Disadvantages of Cashless Policy in Nigeria

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In 2012, the Central Bank of Nigeria introduced a new policy on cash-based transactions which entailed a charge on daily cash withdrawals that exceed N500,000 (for Individuals) and N3,000,000 for Corporate organizations. This means that individuals and corporate organizations that made cash withdrawals above the specified limits would be charged a service fee.

  • Individuals who withdraw amounts exceeding N500, 000 will be charged a processing fee of 3%, they will also be charged a processing fee of 2% for lodgements
  • Corporate account owners who withdraw amounts exceeding N3 million will be charged a processing fee of 5%. They will also be charged a processing fee of 2% for lodgements

Disadvantages of Cashless Policy in Nigeria

Disadvantages of Cashless Policy in Nigeria

The implementation of the cashless policy was aimed at reducing the amount of physical naira notes circulating in the economy. This would encourage more electronic-based cash transactions through the payments for goods, transfers of cash, etc.

The cashless policy can simply be described as financial operations performed without the use of banknotes. With the cashless policy, financial transactions will be carried out with the use of credit cards, electronic transfers and bank transfers while avoiding physical cash handling from one person to another.

A cashless economy is an environment where money is spent without being physically transferred from one person to the other. The adoption of a cashless policy has implications for the citizens of a country. For example, people and organizations are forced to convert their paper money to bank deposits. The hope is that when people and organizations put their naira notes into deposits, they would then be persuaded to spend the money rather than save it because of the disadvantages that come with bank deposits such as high-interest rates and fees. This would then boost consumption and the GDP. According to the Central bank, reasons for the adoption of the cashless policy are as follows:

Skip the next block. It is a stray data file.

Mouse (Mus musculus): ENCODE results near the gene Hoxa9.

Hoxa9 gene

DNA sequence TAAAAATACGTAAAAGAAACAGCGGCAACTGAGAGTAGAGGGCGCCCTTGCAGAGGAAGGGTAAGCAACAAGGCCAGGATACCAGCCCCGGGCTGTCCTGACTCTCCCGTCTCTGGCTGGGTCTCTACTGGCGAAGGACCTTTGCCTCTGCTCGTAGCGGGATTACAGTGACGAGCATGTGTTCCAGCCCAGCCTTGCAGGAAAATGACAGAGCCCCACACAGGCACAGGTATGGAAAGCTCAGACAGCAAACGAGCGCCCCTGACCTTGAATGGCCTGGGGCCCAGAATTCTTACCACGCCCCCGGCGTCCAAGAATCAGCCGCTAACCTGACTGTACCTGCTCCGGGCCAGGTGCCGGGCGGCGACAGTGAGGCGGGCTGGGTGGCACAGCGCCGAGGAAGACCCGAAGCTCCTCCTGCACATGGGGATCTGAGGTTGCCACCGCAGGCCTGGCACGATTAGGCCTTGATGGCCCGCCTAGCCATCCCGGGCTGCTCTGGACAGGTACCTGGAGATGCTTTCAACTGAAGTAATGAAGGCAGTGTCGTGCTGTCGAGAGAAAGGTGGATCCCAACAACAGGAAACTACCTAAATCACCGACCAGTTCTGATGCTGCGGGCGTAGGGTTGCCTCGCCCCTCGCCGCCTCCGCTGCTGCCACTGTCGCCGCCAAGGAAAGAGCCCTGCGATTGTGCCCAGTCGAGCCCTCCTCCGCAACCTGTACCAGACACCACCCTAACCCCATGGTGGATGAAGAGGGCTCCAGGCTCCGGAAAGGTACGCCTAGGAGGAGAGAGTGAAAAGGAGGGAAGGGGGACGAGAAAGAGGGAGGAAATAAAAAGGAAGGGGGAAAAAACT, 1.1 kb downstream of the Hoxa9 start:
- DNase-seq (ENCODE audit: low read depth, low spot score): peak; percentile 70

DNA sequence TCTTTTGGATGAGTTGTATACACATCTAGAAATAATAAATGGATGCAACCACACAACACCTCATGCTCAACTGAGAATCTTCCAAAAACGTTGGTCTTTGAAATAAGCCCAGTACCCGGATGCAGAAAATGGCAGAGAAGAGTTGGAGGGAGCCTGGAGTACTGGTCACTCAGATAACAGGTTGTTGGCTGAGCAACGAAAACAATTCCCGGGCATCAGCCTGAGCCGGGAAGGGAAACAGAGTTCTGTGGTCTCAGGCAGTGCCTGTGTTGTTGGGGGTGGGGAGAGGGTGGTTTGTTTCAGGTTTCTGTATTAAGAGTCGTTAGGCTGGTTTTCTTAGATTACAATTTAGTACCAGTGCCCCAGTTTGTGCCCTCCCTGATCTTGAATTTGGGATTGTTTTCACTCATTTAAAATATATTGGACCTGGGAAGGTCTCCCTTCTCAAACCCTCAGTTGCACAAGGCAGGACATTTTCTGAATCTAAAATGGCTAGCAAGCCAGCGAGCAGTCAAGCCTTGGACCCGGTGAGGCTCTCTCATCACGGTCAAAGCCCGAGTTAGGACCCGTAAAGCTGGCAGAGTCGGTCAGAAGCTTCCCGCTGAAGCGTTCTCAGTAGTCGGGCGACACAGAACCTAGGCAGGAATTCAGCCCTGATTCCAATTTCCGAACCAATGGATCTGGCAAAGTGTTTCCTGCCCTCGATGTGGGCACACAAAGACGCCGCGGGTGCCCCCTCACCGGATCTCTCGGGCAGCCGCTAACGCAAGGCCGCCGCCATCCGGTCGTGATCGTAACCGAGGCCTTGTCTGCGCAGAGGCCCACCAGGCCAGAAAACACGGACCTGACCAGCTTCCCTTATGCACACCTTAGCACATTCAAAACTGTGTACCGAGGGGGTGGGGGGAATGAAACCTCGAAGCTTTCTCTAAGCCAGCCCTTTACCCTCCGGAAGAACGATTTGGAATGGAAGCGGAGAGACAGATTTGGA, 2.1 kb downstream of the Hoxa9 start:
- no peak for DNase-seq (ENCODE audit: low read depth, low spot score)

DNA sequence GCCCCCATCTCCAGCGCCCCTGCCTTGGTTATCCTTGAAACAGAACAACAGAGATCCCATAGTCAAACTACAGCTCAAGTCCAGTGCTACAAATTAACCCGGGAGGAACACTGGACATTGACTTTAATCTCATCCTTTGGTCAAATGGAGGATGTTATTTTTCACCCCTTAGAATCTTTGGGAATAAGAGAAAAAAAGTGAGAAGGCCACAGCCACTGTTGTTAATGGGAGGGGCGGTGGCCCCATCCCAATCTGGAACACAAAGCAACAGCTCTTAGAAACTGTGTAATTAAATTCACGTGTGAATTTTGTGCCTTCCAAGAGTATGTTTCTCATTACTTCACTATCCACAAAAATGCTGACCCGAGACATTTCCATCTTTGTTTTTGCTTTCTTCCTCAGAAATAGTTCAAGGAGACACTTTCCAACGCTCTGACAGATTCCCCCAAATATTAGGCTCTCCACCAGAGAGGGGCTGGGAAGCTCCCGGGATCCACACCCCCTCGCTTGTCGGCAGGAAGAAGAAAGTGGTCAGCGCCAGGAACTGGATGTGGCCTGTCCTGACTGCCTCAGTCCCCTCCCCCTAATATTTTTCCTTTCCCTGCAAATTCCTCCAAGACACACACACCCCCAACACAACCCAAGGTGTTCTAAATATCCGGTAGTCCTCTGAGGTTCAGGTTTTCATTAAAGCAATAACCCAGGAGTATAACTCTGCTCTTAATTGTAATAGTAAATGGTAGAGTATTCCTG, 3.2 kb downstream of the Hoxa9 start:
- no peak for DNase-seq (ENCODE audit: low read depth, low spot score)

• High cost of cash: There is a high cost of cash that comes with volume cash handling from the CBN to commercial banks and Nigerians too.
  • High risk of using cash: Volume cash handling encourages robberies, theft and other cash-related crimes. It also can lead to loss in the case of fire and flooding incidents.
  • Inefficiency & Corruption: Volume cash handling as well as high cash usage enables corruption, embezzlement, money laundering and other cash-related fraudulent activities.

In spite of the good intentions that came with the adoption of the cashless policy, it has come with its own criticism and disadvantages. That is what this article espouses. Here, you will find the disadvantages that come with the cashless policy. Read on below:

Machine malfunctions

The cashless policy involves the use of electronic transfers, payments etc. Often times, there are complaints with POS malfunctions and other technical issues that come with it. It is important that the manufacturers of the POS machines provide easy and quick solutions or other available options to tackle several technical issues that may result in the course of using POS machines. The government should include fair competition in order to prevent monopoly-like behaviour by POS and other financial tool manufacturers.